Tag Archives: Juliana Gray

A Princess in Hiding Series: The Duke of Olympia Meets His Match

Despite the wonderful writing and Juliana Gray’s consistent ability to create interesting characters and throw in some excitement, I couldn’t fully enjoy the Victorian romance novella The Duke of Olympia Meets His Match, but I didn’t mind. I paid a reasonable sum for the book, and since I borrowed all of her other novels from the library, I am happy to have contributed to Gray’s coffers. May she enjoy my shekels in good health and continue to devise the complex, dovetailed series plots and wonderful characterizations at which she excels.

From Amazon: Aboard the luxuriously appointed SS Majestic, the duke is on a mission to retrieve a most important portfolio of papers and thwart a known anarchist. As the ship steams across the Atlantic, the duke’s search for the notorious master of disguise forces him into close quarters with an American heiress and her widowed governess, Mrs. Penelope Schuyler. While Olympia has known his fair share of intriguing women, Mrs. Schuyler seems to have a way of challenging his expectations at every turn. But as their clandestine meetings lead them down an unexpected path, the duke must determine if Penelope is a woman to be trusted.

The Duke of Olympia appears in both of Gray’s published trilogies and I have described him previously as “a conniving old son of a bitch thoroughly experienced in shenanigans”. A compelling character, there is just one problem with giving him his own book and a love interest. He may be 6′ 5″ tall, hale and hearty, broad of chest and deep of voice, but he is seventy-four years old. It’s a perfectly reasonable age to fall in love in the real world, but for a romance novel he falls beyond the line for me. I could have lived with sixty. The heroine, Penelope, a delightful character, is just about fifty. Age differences, of course, grow less important in relationships the older we get, but Olympia is SEVENTY-FOUR years old and Penelope is young enough to be his daughter. I am a Woman of a Certain Age and The Duke of Olympia Meets His Match has the character equivalent of me becoming romantically involved with my father-in-law. I couldn’t get past it. If Penelope had been a decade older, or the Duke younger, I would have been delighted to read their story, but the combination of the vast age difference and his septuagenarian status became an insurmountable combination.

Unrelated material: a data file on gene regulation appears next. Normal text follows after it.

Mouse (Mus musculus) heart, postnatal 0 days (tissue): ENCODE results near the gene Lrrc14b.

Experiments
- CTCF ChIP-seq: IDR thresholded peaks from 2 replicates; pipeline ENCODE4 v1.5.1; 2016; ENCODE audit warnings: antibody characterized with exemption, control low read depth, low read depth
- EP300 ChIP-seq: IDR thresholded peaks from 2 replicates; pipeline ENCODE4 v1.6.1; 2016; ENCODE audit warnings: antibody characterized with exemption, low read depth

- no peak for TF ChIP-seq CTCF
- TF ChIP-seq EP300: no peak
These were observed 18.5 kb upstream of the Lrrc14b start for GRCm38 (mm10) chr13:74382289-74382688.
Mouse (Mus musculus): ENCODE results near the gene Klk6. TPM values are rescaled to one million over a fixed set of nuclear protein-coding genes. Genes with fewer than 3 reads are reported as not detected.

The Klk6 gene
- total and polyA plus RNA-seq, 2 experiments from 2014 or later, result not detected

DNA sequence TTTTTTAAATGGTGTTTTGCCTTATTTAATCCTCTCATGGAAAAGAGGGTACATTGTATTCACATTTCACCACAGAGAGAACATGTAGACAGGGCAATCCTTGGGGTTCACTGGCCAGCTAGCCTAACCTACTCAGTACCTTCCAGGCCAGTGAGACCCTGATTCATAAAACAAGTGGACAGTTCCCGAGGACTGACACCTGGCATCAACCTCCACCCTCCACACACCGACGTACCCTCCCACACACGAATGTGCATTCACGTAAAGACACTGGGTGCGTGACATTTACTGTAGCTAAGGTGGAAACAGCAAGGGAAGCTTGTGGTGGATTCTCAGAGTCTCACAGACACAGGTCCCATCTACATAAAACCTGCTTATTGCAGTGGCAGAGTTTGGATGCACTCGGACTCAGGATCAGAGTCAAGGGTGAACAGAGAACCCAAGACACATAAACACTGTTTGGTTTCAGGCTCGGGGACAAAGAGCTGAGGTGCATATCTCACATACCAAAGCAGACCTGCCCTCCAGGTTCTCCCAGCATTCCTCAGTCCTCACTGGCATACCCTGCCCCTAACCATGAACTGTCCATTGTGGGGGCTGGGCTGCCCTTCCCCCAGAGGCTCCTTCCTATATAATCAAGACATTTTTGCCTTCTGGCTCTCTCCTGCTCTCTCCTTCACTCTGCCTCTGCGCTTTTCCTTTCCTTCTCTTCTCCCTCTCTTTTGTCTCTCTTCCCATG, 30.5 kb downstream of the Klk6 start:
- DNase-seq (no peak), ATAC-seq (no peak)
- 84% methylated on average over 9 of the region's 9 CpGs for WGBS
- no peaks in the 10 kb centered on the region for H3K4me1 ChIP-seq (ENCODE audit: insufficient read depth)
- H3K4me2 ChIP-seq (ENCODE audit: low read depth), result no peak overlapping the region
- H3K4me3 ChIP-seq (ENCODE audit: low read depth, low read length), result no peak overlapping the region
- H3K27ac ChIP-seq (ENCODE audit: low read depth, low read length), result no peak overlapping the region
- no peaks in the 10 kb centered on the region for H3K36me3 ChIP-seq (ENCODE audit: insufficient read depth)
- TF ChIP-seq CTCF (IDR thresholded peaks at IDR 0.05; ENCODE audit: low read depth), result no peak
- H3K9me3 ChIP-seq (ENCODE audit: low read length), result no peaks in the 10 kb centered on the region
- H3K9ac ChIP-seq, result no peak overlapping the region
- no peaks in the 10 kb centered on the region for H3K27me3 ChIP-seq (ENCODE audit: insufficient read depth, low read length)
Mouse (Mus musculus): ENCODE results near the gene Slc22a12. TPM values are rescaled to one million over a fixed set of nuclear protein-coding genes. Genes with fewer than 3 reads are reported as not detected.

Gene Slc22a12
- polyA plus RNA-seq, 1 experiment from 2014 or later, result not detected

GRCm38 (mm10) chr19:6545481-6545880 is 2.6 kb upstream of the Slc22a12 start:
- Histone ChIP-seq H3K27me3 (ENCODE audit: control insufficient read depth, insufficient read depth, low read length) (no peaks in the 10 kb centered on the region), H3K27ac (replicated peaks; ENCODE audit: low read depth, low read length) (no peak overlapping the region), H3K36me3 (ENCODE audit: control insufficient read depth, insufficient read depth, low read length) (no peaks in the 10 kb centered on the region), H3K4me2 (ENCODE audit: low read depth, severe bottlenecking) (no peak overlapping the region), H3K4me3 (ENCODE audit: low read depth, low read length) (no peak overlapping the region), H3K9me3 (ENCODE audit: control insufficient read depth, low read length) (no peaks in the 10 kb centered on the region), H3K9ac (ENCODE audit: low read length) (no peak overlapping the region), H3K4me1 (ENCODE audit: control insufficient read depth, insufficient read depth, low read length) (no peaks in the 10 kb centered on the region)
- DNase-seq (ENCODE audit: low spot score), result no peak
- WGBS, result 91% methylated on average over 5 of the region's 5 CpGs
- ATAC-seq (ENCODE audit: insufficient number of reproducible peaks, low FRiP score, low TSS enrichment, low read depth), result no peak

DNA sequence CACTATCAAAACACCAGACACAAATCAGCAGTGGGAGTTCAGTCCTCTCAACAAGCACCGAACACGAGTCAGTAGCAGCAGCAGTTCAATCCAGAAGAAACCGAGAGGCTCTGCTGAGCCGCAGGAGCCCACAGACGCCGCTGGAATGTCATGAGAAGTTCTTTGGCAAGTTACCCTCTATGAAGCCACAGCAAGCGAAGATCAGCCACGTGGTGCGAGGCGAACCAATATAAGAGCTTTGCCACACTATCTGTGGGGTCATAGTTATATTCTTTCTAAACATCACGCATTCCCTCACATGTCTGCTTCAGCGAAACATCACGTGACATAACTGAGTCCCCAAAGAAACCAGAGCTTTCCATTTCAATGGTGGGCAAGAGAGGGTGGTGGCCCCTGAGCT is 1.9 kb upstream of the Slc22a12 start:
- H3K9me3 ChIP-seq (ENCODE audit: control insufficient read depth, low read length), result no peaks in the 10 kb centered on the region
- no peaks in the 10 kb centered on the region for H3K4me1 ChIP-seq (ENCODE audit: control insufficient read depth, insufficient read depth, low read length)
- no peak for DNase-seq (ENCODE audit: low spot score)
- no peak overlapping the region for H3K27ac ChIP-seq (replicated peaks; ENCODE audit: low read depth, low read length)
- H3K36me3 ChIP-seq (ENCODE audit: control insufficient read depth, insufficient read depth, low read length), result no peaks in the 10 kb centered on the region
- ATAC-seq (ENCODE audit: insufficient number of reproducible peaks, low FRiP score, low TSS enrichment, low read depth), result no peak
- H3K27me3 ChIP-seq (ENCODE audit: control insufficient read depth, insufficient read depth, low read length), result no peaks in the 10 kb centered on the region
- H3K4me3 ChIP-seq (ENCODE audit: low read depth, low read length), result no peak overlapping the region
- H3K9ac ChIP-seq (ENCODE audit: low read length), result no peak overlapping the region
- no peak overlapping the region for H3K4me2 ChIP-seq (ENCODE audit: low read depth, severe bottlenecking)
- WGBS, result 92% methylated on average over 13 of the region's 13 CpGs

For a historical romance with large age difference that works, I recommend Julie Anne Long’s genre classic What I Did for a Duke. He’s pushing forty, she’s twenty and Long absolutely pulls it off.

Also by Juliana Gray:

The Affairs by Moonlight Trilogy
A Lady Never Lies
A Gentleman Never Tells
A Duke Never Yields – most recommended of the three

A Princess in Hiding Trilogy
How to Tame Your Duke
How to Master Your Marquis – most recommended of the three
How to School Your Scoundrel
The Duke of Olympia Meets His Match

Links to my other reviews can be found on my complete reading list of books sorted by author or Author Commentary & The Tallies Shameful.

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The Complete Reading List by Author

Short Version: Recommended books are in bold, reviewed books are linked, these are ruthlessly streamlined recommendations lists –

So You Want to Read a (Historical) Romance
Ten Great Romance Novellas to Get You Started
Plus just for funsies: The Worst Romance Novels I Have Ever Read

I have more content based lists over there on the right  –>

Annual Reading Tallies & Author Commentary 2012 – 2017
On reading romance: Emotional Version and Pseudo-Intellectual Version.

My AUTOBUY List (Links Will Take You to a Summary of the Author’s Catalogue)
Tessa Dare (on double-secret probation right now actually)
Laura Florand
Lisa Kleypas
Julie Anne Long
Courtney Milan – The. Very. Best.

-A-
Albert, Annabeth Waiting for Clark (Bryce/Clark)
Alexander, R.G. Ravenous novella (Declan/Trick/Jennifer)
Alexander, Victoria Love with the Proper Husband (Marcus/Gwen)
Alexander, Victoria Lady Amelia’s Secret Lover novella (Robert/Amelia)
Alexander, Victoria The Prince’s Bride (Rand/Jocelyn)